"Hip Pocket Sleaze: The Lurid World of Vintage Adult Paperbacks" Book Review

Written by Steve Pattee

Published by Headpress

Written by John Harrison
2011, 391 pages, Non-Fiction
Released on October 20th, 2011


For those of us who grew up in the days before internet, who didn't go on expeditions looking for your father's secret stash of adult magazines because you were tired of the Sears and/or JC Penny catalogs? Or, at the very least, you had that friend who had found his father's dirty-bird collection. I was fortunate to have both. My dad kept his collection between the mattress and box spring whereas my friend's father kept his in the back of the closet. However, the difference was my father mainly had magazines and my buddy's pop had novels. NOVELS! Sure, when you are a kid just hitting puberty you would much rather look at boobs than read about them, but there was something so taboo about an actual sex book with its naughty cover and illicit title, I found myself wishing my dad was more of a reader.

As the years went on, I pretty much forgot about those books. I got older, was able to buy my own smut and Al Gore invented the world wide web, all of which made those forbidden paperbacks no longer necessary in my life. Thankfully, John Harrison not only reminds me of the magic of those books in his Hip Pocket Sleaze: The Lurid World of Vintage Adult Paperbacks, he shows the lengths the publishers had to go to make these novels available, as well as the famous names who scribed some of these works and the impact many of the books had on the gay and lesbian community.

Hip Pocket Sleaze is much more than a listing of titles published during the golden age of adult novels. Hell, in his foreward Harrison suggests you go elsewhere for that information. While he does an admirable job with listing publishers and titles — he even reviews a fair share — the book is more of a biography of the paperbacks. Harrison discusses the writers (and interviews quite a few), the artists, touches on some of the "classic smut film rags" and even interviews a couple of collectors of the adult paperback.

There's a lot of interesting information found in the pages of Hip Pocket Sleaze. Finding out things like Lawrence Block used to write these novels was a bit surprising (although having read Block, it shouldn't have been). Sadly, Block turned down an interview saying more-or-less it was a different time and place in his life that he preferred not to go into. Robert Tralins also declined an interview, but responded with a lengthy and fascinating email on why he chose to. Ironically, it seems that his biggest problem was the title of the book, more specifically the word 'sleaze'. It's a shame too, as Tralins seemed to judge Harrison's work by its cover. That's too bad, as Tralins' input would have obviously been welcomed and Hip Pocket Sleaze is a respectful labor of love to the works as opposed to whatever Tralins thought it might be.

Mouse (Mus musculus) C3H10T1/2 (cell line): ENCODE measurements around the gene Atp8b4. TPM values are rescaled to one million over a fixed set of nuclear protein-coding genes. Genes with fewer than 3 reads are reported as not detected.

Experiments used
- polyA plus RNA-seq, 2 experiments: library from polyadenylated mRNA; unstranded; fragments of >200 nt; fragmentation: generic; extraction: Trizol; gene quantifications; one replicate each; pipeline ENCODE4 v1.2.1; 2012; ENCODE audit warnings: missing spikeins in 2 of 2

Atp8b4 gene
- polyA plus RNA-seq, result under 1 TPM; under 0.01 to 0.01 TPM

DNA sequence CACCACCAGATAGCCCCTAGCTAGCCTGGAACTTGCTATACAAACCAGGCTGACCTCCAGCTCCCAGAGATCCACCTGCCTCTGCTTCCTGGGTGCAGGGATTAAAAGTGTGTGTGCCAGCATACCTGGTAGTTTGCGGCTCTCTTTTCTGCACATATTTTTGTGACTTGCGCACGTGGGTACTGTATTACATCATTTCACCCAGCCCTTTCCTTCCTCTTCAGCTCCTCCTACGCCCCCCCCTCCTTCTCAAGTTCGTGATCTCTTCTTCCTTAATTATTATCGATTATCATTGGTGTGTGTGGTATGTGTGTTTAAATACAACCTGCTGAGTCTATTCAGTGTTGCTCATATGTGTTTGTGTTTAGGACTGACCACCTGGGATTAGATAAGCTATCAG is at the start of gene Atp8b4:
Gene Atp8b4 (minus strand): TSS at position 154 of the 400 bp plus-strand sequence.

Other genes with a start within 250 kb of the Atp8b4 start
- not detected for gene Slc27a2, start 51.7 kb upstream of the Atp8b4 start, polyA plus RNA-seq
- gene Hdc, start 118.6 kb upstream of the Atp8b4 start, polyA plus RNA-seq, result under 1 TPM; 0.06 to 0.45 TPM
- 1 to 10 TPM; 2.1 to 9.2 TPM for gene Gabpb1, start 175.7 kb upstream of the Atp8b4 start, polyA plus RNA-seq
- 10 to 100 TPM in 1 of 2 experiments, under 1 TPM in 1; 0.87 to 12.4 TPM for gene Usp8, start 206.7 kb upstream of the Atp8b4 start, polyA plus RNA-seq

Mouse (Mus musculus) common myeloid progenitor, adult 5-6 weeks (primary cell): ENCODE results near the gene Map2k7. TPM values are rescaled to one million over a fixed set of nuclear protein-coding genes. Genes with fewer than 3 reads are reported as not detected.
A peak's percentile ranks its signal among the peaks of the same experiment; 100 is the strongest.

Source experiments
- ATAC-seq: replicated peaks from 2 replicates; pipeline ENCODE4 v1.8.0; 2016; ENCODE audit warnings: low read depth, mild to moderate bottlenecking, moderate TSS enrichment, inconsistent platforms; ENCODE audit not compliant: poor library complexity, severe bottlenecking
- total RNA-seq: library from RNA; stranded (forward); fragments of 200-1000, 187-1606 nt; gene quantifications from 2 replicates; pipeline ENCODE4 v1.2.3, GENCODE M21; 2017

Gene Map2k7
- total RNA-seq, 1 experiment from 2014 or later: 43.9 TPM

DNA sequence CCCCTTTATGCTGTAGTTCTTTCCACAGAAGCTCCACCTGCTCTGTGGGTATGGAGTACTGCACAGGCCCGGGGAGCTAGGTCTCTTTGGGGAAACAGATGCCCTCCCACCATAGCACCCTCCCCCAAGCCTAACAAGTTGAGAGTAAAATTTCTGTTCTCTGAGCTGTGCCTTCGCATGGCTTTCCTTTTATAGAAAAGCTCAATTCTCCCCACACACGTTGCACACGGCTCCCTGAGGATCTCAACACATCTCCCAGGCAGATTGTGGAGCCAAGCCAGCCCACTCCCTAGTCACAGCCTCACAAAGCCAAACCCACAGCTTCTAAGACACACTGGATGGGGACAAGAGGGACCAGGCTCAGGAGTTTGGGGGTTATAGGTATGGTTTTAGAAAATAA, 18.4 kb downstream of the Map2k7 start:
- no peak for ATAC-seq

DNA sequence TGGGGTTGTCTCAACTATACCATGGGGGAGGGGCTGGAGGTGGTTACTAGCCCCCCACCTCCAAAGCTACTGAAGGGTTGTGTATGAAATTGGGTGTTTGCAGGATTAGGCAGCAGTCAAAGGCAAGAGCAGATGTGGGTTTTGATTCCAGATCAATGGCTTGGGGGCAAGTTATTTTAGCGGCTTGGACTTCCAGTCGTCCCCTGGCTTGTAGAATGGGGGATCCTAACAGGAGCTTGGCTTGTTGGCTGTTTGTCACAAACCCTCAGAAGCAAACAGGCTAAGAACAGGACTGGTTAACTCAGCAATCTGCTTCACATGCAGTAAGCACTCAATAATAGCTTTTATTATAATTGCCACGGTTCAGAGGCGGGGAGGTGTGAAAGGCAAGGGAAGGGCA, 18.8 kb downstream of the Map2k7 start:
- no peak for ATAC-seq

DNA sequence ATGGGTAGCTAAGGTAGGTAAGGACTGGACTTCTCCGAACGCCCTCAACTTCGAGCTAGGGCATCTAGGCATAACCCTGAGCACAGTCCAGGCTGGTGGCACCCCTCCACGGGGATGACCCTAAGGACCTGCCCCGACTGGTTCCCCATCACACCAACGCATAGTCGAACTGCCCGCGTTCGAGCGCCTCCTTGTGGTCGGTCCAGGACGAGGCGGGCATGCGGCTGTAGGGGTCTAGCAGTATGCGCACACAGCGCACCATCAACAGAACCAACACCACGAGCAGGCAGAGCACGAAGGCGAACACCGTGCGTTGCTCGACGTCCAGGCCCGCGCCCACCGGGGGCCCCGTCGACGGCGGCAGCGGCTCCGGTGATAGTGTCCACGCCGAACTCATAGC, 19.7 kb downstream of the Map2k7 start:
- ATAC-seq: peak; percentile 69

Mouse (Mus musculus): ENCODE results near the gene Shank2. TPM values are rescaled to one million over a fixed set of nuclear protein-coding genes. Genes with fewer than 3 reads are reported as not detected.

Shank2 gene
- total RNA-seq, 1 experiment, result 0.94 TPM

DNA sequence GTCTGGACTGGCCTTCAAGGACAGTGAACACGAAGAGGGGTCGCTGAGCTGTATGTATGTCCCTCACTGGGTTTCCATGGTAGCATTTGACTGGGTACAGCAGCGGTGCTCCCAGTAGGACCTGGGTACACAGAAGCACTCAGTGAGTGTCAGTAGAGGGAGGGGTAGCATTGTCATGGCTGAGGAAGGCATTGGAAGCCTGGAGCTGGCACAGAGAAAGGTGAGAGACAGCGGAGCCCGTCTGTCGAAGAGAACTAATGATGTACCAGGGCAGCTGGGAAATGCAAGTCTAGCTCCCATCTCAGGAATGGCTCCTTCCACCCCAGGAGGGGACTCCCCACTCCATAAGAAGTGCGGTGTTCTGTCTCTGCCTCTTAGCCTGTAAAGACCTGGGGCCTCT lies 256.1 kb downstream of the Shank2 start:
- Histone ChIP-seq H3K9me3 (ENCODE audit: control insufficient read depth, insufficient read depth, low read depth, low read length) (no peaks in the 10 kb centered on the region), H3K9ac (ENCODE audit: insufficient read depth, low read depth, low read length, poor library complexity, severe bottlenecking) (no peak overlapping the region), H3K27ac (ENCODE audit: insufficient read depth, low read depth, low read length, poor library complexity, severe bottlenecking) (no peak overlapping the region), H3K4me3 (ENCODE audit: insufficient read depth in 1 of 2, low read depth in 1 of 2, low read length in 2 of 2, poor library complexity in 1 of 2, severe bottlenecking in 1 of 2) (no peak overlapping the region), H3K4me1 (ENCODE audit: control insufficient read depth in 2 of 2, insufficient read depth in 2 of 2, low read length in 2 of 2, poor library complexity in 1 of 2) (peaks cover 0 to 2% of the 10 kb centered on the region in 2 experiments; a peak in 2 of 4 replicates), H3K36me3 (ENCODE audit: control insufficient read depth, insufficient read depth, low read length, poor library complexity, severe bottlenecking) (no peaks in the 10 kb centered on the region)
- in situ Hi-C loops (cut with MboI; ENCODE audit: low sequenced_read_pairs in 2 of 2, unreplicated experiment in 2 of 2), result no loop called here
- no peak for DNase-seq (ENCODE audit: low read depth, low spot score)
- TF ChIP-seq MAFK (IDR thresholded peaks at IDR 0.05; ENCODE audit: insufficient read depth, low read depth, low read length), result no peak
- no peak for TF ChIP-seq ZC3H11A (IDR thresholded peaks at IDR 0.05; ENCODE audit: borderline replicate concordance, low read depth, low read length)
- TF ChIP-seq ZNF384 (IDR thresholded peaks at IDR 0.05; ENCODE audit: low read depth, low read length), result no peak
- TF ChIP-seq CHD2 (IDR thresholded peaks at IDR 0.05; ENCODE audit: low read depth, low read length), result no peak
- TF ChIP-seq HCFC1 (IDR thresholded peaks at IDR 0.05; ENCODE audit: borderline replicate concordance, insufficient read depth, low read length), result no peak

It's nice that Harrison also addresses the covers and the artists who made them in a dedicated section. Let's face it, it was the art that got the book in people's hands. Granted, there were authors that were sought out, but there were so many pseudonyms going on in that era, the naughty cover led the way in sales. Eventually, as the times changed, photographs replaced the highly suggestive erotica drawings, which is truly unfortunate. It's interesting to see how very close the adult novel cover was to that of the pulp fiction book, but violence and sex go hand-in-hand with both on occasion, so it makes sense.

Harrison covers a lot of ground in Hip Pocket Sleaze: The Lurid World of Vintage Adult Paperbacks. The book is incredibly well researched and is an in-depth look into a pre-internet era where sex was only mentioned behind closed doors and almost a love letter to the authors and artists that worked on these novels. While the subject may have been sleazy, Harrison's novel isn't and is instead a fascinating read on the history of something that kept me (and so many others) entertained in my teens.



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Steve Pattee
US Editor, Admin
He's the puppet master. You don't see him, but he pulls the strings that gets things done. He's the silent partner. He's black ops. If you notice his presence, it's the last thing you'll notice — because now you're dead. He's the shadow you thought you saw in that dark alleyway. You can have a conversation with him, and when you turn around to offer him a cup of coffee, he's already gone.
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